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Old 14-05-19, 09:21   #151
Final Count
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How wonderful it is to log in, and find several level reviews from you, ready to read!

Again, I agree with everything you say. Perhaps I'm slightly less in love with Crash Site due to bad childhood memories (MAN, I struggled with this level back then).

Madubu Gorge is my all-time favorite Tomb Raider level, for all the reasons you pointed out. It is truly one of the most immersive gaming experiences. I feel like I'm actually there, and the route in the first 1/3 of the level, up to the kayak, is simply fantastic. The caves, waterfalls, ambience etc. The level is really challenging as well, and I completely agree with the way you describe the controls of the kayak. That's another reason why it's so immersive.

So we are in the same boat (kayak?) on this Madubu Gorge is one of the greatest video game levels ever, in my opinion. When I had my recent playthrough, I was fearing that I might enjoy it less than I usually do - but nope, still loving every second of it.
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Old 14-05-19, 14:54   #152
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Great reviews sheepman! And I love that you still love Madubu Gorge. Probably my favorite TR level of all-time. Beautiful and challenging.
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Old 15-05-19, 01:01   #153
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Originally Posted by The Great Chi View Post
I have been enjoying this review, but would like to make a comment about too much sympathy for the tribesmen, which is not that justified, as if they have weapons on them, which they do, then they are fair game to be killed, just as all baddies in Tomb Raider, like guards, they are paid to be killed, etc

If Lara had turned her back on these cannibals, she would have been on the menu, as 'roasted raider'
Hey Chi, thanks for the comments!

I understand that the tribesmen are clearly violent people, but it's still problematic to have the game dive headfirst into the "well, they're people of color on an island, better make them cannibals!" trope. As for Lara's motivations, yes, they can be explained by simply not shooting any of them, but that brings me to your next point...

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Further to this, we as players controlling Lara, do not have to kill every baddies in the game, and instead can decide to spare some or all of them by running by the area, unless that is not possible by one or two blocking the exit, or we need a specific pickup key by killing a baddie. The choice is really down to us, depending if you are blood thirsty, or like to sneak by without a kill. Lara can outrun most baddies.
Another forum-goer brought this up in the review thread. I must say that I don't buy this argument. The choice of whether or not to spare hostile enemies is hardly a choice at all in Tomb Raider III because the game innately punishes us for not attacking them. Unlike Angel of Darkness, which did have stun guns, dart guns, and stealth mechanics, there's no option to bypass any kills in TR3 unless we just tank the damage.

That's all still fine, of course, but that's not all the way the game is meant to be played. So if my choice to do the right thing is hindered by making the game less enjoyable as a result, then that's not a choice that the designers wanted us to have. If they wanted us to have a choice, they would've made the villagers peaceful at first, but hostile if you decide to attack one of them (like they do with other frenemies in TR2/3).

I hope this clears up my animosity towards the combat - I do greatly appreciate your thoughts Chi.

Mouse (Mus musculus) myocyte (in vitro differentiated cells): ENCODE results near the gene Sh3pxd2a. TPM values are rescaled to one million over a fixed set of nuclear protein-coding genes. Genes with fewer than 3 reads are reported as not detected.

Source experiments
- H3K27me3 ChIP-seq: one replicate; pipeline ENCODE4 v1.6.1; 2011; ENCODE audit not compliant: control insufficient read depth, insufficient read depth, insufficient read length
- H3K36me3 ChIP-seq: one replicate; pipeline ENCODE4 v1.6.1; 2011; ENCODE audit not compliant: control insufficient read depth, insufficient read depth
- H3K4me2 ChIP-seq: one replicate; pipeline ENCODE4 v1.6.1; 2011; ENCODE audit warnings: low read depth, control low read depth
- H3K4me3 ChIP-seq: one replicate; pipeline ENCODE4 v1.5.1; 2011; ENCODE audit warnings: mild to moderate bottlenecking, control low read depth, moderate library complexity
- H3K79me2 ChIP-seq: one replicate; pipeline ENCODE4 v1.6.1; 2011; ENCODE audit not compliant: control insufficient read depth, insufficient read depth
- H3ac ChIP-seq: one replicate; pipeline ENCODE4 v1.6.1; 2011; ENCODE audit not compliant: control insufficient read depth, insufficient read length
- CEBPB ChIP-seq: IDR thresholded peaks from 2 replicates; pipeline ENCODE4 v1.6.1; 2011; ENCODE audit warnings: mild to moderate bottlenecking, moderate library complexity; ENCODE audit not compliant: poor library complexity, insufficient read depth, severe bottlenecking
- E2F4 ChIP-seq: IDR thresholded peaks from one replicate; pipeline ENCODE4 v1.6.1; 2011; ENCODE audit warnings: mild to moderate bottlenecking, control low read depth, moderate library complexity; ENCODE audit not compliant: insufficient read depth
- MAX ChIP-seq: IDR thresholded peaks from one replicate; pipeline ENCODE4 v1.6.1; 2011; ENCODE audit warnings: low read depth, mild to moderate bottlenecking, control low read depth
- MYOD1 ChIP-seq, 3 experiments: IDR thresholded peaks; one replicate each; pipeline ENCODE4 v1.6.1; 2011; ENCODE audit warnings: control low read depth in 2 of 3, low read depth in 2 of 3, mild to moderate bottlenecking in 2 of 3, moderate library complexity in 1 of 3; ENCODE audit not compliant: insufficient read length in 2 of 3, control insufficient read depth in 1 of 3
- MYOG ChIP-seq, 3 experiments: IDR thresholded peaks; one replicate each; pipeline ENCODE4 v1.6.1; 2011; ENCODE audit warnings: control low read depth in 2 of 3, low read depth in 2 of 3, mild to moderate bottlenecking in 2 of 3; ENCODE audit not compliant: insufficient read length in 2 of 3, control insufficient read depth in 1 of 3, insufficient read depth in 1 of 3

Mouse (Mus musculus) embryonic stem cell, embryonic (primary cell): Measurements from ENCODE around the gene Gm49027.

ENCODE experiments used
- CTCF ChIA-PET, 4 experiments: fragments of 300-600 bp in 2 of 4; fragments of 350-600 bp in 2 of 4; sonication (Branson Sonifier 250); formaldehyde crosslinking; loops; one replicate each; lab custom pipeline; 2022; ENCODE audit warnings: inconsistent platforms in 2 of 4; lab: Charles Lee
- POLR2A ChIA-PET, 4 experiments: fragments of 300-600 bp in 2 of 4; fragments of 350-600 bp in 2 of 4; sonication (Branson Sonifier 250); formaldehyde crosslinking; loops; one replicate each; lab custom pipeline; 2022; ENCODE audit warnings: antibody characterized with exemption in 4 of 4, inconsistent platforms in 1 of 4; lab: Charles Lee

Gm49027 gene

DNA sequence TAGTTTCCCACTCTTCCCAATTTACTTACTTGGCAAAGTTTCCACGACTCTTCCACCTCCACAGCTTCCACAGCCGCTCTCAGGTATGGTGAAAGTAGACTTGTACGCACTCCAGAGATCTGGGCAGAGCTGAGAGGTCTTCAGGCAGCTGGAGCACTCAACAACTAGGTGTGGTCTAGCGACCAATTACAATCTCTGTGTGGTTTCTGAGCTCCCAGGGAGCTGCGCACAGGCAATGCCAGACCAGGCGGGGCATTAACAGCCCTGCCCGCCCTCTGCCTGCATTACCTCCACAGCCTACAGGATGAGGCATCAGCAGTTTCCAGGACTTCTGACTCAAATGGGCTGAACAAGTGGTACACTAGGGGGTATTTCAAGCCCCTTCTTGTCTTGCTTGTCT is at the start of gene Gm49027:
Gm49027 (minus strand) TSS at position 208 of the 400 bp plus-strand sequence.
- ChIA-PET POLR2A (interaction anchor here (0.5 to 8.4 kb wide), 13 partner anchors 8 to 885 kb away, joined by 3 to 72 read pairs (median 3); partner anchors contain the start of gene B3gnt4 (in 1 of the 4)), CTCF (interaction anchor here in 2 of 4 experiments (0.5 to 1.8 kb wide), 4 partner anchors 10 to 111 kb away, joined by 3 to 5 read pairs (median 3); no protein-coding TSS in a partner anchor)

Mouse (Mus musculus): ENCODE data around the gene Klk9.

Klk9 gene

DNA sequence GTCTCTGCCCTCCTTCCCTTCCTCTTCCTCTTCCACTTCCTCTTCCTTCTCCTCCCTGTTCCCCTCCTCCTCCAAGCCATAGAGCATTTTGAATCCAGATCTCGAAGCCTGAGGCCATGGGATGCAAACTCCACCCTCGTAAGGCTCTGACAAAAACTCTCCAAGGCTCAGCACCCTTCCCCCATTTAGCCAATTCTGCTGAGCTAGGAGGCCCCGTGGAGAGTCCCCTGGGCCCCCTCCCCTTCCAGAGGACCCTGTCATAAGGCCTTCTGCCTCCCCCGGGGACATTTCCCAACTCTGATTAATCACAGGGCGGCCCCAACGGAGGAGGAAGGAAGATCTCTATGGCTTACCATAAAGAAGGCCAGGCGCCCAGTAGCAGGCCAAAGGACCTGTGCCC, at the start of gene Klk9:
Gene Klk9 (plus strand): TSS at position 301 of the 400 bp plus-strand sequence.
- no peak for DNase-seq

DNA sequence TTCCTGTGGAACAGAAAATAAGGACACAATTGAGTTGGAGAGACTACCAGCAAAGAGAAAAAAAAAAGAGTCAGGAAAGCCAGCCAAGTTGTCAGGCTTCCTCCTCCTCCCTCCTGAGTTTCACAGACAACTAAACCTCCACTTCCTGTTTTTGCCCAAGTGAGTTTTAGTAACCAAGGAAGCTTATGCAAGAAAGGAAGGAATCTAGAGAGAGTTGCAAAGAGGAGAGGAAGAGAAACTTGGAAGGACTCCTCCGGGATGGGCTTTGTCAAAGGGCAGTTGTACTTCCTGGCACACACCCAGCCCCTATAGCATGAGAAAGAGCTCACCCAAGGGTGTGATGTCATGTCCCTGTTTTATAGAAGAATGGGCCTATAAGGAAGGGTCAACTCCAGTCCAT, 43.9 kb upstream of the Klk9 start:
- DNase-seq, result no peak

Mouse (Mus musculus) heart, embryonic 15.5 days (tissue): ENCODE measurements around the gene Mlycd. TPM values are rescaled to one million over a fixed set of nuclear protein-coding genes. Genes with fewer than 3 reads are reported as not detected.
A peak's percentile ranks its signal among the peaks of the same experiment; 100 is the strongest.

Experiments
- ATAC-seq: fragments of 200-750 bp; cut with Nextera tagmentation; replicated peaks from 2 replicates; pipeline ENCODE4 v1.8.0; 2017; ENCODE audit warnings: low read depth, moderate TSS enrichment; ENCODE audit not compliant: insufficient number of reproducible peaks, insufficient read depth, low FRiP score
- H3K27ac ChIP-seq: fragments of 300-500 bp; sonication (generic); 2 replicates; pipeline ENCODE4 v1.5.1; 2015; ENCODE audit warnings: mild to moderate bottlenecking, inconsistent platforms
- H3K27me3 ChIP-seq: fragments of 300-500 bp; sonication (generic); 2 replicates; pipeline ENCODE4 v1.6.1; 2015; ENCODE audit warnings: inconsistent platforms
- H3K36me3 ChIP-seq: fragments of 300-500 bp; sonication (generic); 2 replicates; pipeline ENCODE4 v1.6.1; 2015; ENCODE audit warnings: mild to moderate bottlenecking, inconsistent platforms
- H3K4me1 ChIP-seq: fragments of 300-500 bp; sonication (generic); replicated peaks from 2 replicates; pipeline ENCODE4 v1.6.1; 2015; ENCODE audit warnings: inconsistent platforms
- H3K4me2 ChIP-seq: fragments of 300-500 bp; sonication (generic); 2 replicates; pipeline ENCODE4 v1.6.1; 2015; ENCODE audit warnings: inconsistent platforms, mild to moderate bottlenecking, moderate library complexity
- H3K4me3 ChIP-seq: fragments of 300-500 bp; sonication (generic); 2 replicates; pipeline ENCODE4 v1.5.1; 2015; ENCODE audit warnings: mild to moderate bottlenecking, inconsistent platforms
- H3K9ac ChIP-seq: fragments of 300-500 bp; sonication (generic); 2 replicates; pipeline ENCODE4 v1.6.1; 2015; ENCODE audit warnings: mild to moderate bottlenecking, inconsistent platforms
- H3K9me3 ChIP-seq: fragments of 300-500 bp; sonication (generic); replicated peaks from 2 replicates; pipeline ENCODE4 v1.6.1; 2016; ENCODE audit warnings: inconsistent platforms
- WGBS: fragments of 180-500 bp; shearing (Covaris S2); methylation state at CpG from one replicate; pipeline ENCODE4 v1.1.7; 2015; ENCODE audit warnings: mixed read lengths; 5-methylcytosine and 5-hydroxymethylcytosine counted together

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Madubu Gorge is just amazing. I can’t get over how awesome the South Pacific section of TR3 as a whole, but Madubu Gorge is, without a doubt, the standout level of the set. It’s beautiful, it’s tense partly due to the kayak’s controls (which I also agree were realistic), it’s nicely segmented, and we don’t ever feel like we’re getting too much of one particular pillar of gameplay.

The only thing that is perhaps missing, is combat. There are a few encounters, but they felt really short-lived and random. However, that isn’t the biggest deal, seeing what the level offers and how much combat you find in Nevada, for example.
Couldn't agree more. The combat is perhaps lacking, but I don't think it's a detriment with the amount of other content we have here. And you're right, other areas like Nevada have far more to contribute on this facet of gameplay.

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Originally Posted by RequiredField View Post
A bit of realism I'd say. I doubt a single frag grenade would instantly deal with someone. The same when we talk about other guns. Bleeding is what kills.
Really? Interesting. I may be vastly overestimating how powerful those grenades are then. I'm still calling B.S. on needing 3 to kill it, but HP is always exaggerated in TR games so I don't care that much.

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Has it ever been confirmed that this is his name? I don't know but when I think about the whole situation, I don't think such an ancient temple has been built for someone who's been in this world for less time. Enlighten me if necessary.
No, I don't think so, but the game names the level "Temple of Puna", does not give us another individual named Puna for the game, and does not explain anything about the boss sitting in the room, so I'm left to believe that he's potentially a "god" who never ages. But I certainly don't claim that that assumption is correct at all.

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Originally Posted by Yeauxleaux View Post
The South Pacific levels confuse me geographically.

At the start of Coastal Village, we see Lara swim into a cove, this is at what we're assuming is sea level no? Except on the other side of the hills there's a massive waterfall that drops down to an area lower than that... but it's still not totally submerged in water.